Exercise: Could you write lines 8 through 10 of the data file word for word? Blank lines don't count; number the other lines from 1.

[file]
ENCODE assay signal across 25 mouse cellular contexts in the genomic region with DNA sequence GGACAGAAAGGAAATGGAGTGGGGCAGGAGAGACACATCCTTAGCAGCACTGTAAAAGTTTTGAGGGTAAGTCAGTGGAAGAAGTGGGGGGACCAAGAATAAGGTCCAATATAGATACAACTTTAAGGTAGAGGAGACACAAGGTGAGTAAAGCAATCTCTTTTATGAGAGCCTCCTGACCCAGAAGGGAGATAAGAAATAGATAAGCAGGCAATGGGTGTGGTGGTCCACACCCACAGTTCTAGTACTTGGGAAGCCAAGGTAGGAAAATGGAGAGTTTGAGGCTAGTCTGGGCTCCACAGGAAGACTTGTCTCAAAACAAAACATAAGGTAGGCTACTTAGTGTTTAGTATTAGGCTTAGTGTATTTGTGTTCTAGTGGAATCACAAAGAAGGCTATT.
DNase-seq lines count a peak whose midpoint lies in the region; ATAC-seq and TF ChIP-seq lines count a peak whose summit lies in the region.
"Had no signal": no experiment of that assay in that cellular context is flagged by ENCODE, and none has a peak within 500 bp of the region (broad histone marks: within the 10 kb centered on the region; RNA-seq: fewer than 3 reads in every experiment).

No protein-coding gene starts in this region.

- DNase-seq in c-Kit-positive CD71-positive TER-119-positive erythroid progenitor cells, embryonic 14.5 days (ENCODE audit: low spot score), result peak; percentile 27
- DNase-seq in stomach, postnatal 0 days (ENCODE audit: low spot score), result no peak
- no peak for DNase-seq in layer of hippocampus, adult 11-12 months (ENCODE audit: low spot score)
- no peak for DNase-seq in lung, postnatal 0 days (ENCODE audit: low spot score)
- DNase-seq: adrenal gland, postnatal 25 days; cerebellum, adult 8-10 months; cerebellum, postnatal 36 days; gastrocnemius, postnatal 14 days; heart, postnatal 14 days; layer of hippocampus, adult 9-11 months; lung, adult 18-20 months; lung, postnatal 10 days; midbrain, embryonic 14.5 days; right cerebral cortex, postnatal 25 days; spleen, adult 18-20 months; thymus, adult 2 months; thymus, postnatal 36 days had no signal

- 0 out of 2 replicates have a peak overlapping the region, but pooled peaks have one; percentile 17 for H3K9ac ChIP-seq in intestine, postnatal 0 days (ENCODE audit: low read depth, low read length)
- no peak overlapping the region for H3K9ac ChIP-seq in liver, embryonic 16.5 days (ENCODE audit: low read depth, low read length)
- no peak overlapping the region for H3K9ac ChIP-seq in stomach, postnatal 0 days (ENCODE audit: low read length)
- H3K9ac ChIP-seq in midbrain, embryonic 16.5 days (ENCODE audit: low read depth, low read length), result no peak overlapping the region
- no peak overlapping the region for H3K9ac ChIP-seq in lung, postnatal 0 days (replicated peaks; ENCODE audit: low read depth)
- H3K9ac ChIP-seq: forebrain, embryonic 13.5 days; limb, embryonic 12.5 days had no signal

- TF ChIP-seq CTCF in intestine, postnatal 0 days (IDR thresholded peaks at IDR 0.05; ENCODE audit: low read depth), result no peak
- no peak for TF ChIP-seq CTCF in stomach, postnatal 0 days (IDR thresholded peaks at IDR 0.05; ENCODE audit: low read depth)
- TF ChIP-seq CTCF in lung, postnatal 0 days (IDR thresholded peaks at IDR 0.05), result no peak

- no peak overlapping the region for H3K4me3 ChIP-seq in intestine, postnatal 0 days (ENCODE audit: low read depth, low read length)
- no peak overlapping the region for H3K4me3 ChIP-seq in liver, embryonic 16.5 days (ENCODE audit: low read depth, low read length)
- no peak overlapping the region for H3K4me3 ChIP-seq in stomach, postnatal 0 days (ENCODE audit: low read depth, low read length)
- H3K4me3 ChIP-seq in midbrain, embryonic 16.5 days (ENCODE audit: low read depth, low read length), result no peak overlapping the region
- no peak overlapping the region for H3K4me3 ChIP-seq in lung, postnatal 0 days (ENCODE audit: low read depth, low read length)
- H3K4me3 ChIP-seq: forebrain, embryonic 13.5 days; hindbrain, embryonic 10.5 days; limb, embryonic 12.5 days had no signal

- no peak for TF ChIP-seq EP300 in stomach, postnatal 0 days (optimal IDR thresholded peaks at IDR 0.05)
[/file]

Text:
- no peak for DNase-seq in lung, postnatal 0 days (ENCODE audit: low spot score)
- DNase-seq: adrenal gland, postnatal 25 days; cerebellum, adult 8-10 months; cerebellum, postnatal 36 days; gastrocnemius, postnatal 14 days; heart, postnatal 14 days; layer of hippocampus, adult 9-11 months; lung, adult 18-20 months; lung, postnatal 10 days; midbrain, embryonic 14.5 days; right cerebral cortex, postnatal 25 days; spleen, adult 18-20 months; thymus, adult 2 months; thymus, postnatal 36 days had no signal

- 0 out of 2 replicates have a peak overlapping the region, but pooled peaks have one; percentile 17 for H3K9ac ChIP-seq in intestine, postnatal 0 days (ENCODE audit: low read depth, low read length)